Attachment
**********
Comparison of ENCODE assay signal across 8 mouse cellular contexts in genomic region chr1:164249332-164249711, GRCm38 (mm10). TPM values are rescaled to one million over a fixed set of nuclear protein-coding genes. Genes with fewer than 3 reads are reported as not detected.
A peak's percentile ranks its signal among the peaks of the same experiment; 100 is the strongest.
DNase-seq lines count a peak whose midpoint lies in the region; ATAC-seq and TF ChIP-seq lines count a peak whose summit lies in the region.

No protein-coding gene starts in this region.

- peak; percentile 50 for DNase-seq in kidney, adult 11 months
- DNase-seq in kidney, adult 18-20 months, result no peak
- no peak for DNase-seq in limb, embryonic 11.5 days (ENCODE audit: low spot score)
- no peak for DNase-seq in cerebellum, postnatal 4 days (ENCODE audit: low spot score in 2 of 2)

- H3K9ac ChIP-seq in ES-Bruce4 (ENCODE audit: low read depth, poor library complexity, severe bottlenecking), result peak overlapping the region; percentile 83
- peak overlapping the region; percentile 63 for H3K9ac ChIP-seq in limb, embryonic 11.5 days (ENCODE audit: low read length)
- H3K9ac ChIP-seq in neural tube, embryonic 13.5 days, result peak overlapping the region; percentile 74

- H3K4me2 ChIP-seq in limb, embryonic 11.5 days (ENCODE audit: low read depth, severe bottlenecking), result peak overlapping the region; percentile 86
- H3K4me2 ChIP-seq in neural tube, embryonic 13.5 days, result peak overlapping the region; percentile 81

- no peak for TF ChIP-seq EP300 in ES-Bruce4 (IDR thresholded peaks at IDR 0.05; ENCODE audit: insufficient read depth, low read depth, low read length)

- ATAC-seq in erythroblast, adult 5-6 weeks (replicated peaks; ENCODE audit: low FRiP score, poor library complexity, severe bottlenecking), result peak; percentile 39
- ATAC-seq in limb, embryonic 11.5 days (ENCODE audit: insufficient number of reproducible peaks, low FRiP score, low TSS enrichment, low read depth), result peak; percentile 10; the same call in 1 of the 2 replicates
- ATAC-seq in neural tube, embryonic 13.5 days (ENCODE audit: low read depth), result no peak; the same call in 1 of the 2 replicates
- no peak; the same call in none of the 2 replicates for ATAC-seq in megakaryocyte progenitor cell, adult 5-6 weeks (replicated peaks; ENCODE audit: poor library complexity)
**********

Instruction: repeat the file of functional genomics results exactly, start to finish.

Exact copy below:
Comparison of ENCODE assay signal across 8 mouse cellular contexts in genomic region chr1:164249332-164249711, GRCm38 (mm10). TPM values are rescaled to one million over a fixed set of nuclear protein-coding genes. Genes with fewer than 3 reads are reported as not detected.
A peak's percentile ranks its signal among the peaks of the same experiment; 100 is the strongest.
DNase-seq lines count a peak whose midpoint lies in the region; ATAC-seq and TF ChIP-seq lines count a peak whose summit lies in the region.

No protein-coding gene starts in this region.

- peak; percentile 50 for DNase-seq in kidney, adult 11 months
- DNase-seq in kidney, adult 18-20 months, result no peak
- no peak for DNase-seq in limb, embryonic 11.5 days (ENCODE audit: low spot score)
- no peak for DNase-seq in cerebellum, postnatal 4 days (ENCODE audit: low spot score in 2 of 2)

- H3K9ac ChIP-seq in ES-Bruce4 (ENCODE audit: low read depth, poor library complexity, severe bottlenecking), result peak overlapping the region; percentile 83
- peak overlapping the region; percentile 63 for H3K9ac ChIP-seq in limb, embryonic 11.5 days (ENCODE audit: low read length)
- H3K9ac ChIP-seq in neural tube, embryonic 13.5 days, result peak overlapping the region; percentile 74

- H3K4me2 ChIP-seq in limb, embryonic 11.5 days (ENCODE audit: low read depth, severe bottlenecking), result peak overlapping the region; percentile 86
- H3K4me2 ChIP-seq in neural tube, embryonic 13.5 days, result peak overlapping the region; percentile 81

- no peak for TF ChIP-seq EP300 in ES-Bruce4 (IDR thresholded peaks at IDR 0.05; ENCODE audit: insufficient read depth, low read depth, low read length)

- ATAC-seq in erythroblast, adult 5-6 weeks (replicated peaks; ENCODE audit: low FRiP score, poor library complexity, severe bottlenecking), result peak; percentile 39
- ATAC-seq in limb, embryonic 11.5 days (ENCODE audit: insufficient number of reproducible peaks, low FRiP score, low TSS enrichment, low read depth), result peak; percentile 10; the same call in 1 of the 2 replicates
- ATAC-seq in neural tube, embryonic 13.5 days (ENCODE audit: low read depth), result no peak; the same call in 1 of the 2 replicates
- no peak; the same call in none of the 2 replicates for ATAC-seq in megakaryocyte progenitor cell, adult 5-6 weeks (replicated peaks; ENCODE audit: poor library complexity)